# What is the point of this MOSFET?

In the image above, could someone please tell me what the MOSFET is doing? From what I gather, it is there for switching between the VCC_in and the regulated voltage, in conjunction with the SDA and SCL lines. However, if all the components are receiving the regulated 3.3V from the voltage regulator (IC1) then why is the MOSFET needed? Is it if you were to be using a microcontroller which runs off 5V, and thus the SDA/SCL lines are also at 5V? Thus they need to be switched down to 3.3V?

I'm trying to recreate this design, but the input voltage is already regulated to 3.3V as the PIC I'm using is powered and needs 3.3V anyway. I've taken the regulator out I'm wondering if I can take the MOSFET out too.

They're bidirectional level shifters. You can remove them only if the 3V3 pins are 5V-tolerant and if the 5V pins can accept 3V3 signals properly.

• Thanks for your response. All components run off 3.3V, as does my PIC and everything else in my circuit. Where does 5V come into this? The schematic picture I posted allows an input for up to 16V, which explains the MOSFET and regulator, but in my adaptation everything is 3.3V. That being said, the TDO and TCK pins on the PIC are 5V tolerant. – ritchie888 Jun 10 '13 at 16:25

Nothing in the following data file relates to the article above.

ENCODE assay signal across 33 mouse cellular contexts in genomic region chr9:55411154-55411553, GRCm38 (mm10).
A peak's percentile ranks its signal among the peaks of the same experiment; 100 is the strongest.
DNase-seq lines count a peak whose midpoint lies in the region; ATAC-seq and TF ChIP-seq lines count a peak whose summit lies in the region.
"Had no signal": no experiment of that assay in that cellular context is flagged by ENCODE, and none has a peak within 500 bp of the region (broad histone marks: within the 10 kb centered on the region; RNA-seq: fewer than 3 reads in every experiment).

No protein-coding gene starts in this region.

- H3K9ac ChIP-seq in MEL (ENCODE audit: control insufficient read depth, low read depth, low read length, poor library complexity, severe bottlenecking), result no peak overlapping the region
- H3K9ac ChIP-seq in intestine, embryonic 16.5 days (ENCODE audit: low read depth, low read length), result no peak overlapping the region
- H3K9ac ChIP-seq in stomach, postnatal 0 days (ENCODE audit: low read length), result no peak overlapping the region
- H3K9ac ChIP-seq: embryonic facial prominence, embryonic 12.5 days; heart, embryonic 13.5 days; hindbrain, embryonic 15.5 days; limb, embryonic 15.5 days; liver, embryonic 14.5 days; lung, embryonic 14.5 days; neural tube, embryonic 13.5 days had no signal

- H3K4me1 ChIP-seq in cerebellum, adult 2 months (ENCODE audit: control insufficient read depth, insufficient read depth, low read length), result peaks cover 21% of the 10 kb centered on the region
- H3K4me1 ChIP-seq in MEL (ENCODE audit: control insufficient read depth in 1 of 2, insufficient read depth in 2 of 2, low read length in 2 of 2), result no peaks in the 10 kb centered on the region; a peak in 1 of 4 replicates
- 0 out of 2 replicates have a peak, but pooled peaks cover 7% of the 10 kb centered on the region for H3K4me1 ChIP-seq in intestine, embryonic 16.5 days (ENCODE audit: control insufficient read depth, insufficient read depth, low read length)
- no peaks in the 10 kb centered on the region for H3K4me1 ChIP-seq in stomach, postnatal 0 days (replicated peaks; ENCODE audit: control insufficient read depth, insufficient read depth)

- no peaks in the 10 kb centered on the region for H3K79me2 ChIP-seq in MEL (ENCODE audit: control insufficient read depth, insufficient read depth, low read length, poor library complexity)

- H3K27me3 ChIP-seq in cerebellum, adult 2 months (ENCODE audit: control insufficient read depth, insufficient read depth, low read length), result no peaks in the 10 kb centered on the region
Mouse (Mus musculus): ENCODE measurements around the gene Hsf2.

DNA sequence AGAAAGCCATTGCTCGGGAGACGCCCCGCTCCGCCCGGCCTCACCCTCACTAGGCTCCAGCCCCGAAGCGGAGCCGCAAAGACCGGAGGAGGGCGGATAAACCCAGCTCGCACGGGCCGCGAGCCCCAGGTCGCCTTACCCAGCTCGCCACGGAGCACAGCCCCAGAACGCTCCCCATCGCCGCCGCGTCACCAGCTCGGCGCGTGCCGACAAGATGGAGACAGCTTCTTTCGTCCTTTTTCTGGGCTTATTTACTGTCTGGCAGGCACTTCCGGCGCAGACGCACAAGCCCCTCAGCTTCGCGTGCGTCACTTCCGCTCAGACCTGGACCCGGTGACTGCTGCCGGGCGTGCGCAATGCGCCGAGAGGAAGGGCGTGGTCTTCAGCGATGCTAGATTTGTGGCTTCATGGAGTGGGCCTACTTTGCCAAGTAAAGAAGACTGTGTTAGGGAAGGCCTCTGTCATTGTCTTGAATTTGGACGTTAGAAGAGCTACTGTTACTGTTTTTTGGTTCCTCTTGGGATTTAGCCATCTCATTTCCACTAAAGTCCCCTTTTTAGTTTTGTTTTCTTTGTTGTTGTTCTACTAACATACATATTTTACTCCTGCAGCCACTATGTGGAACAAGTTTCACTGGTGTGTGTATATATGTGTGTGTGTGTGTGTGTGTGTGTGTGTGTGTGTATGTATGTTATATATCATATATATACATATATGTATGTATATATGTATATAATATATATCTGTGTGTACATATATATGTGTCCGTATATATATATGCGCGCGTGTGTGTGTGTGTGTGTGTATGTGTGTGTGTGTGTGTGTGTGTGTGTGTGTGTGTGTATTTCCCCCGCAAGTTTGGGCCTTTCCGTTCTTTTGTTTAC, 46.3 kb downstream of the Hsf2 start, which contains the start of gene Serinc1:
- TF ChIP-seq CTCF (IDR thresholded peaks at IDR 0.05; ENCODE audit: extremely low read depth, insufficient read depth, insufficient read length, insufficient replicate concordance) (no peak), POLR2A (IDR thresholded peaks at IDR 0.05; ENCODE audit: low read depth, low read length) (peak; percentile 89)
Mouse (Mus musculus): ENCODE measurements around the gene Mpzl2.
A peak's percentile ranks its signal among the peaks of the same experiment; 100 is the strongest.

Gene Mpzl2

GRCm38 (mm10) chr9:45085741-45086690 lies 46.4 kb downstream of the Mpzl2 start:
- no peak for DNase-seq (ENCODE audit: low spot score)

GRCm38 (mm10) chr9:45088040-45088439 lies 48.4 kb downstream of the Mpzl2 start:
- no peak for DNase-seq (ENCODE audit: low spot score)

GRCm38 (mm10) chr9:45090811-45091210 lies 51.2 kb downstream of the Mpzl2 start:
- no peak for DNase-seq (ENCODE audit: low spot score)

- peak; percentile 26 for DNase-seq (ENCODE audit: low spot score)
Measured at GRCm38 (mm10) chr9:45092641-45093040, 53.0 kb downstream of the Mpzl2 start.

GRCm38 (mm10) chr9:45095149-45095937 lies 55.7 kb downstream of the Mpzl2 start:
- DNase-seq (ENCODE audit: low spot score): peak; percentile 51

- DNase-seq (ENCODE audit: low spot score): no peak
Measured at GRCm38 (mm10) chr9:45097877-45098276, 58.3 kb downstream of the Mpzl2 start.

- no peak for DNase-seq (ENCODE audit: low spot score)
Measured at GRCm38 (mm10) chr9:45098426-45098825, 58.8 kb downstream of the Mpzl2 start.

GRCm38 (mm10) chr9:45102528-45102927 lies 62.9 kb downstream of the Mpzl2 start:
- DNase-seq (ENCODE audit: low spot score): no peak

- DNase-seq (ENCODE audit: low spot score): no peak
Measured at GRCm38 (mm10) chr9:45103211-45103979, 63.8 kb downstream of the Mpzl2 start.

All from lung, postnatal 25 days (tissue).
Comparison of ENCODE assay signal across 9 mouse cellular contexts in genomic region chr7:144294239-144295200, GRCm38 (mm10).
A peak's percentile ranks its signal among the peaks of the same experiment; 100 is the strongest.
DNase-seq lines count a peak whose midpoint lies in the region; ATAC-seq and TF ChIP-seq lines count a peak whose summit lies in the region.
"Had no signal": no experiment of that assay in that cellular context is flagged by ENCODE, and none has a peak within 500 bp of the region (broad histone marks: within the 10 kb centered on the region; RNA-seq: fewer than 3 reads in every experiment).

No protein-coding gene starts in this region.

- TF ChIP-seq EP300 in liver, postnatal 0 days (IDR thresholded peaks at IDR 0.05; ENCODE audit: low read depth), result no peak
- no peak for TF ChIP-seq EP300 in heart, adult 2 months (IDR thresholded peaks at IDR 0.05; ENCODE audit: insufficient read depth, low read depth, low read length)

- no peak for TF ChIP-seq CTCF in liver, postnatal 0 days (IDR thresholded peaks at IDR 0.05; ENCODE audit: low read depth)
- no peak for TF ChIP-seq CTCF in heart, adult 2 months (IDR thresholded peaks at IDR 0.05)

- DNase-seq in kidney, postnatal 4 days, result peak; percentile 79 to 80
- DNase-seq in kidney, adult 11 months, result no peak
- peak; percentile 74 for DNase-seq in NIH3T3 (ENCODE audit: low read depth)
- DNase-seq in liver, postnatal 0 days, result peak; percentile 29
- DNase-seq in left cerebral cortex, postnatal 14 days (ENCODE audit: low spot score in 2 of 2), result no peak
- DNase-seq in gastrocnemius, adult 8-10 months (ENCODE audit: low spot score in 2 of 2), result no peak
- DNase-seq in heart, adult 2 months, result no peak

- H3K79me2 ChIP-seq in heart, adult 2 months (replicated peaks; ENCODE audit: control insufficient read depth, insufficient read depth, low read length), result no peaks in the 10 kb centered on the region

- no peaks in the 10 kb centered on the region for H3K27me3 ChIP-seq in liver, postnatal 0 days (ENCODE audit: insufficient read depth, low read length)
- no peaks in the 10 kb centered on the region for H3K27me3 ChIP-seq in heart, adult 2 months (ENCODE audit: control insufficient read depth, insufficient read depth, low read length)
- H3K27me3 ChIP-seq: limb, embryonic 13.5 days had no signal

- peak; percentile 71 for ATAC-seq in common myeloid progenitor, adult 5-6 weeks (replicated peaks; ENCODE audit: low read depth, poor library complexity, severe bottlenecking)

• Possibly from your EX_S* pins, which I presume go off to some external circuit which may run at a different level. – Ignacio Vazquez-Abrams Jun 10 '13 at 16:28
• Here's an application note that gives the theory behind this technique. There is even one which can be powered down on one side, without disturbing the rest. – D.J.W. Jul 8 '14 at 18:35

It appears to be a level shifter, to support external I2C components with a voltage different from the internal 3V3. If everything is 3V3 you don't need them, just keep one of the 4K7 resistors in each line since those are open-drain.

• Thank you! I have removed all of the MOSFET now; I already had external 5.6K pullup resistors on the SDA and SCL for the open-drain. – ritchie888 Jun 10 '13 at 16:32
• If you're going to run I2C at 400 kHz or 1 MHz, you'll want significantly lower pull-up resistances. 2.2 kOhm or even 1.5 kOhm would give you a cleaner signal at higher frequencies. (Check with a scope) – Jon Watte Jun 10 '13 at 17:38
• Thank you, I've changed them to 1.5K as I'm running at 400Mhz. – ritchie888 Jun 14 '13 at 10:22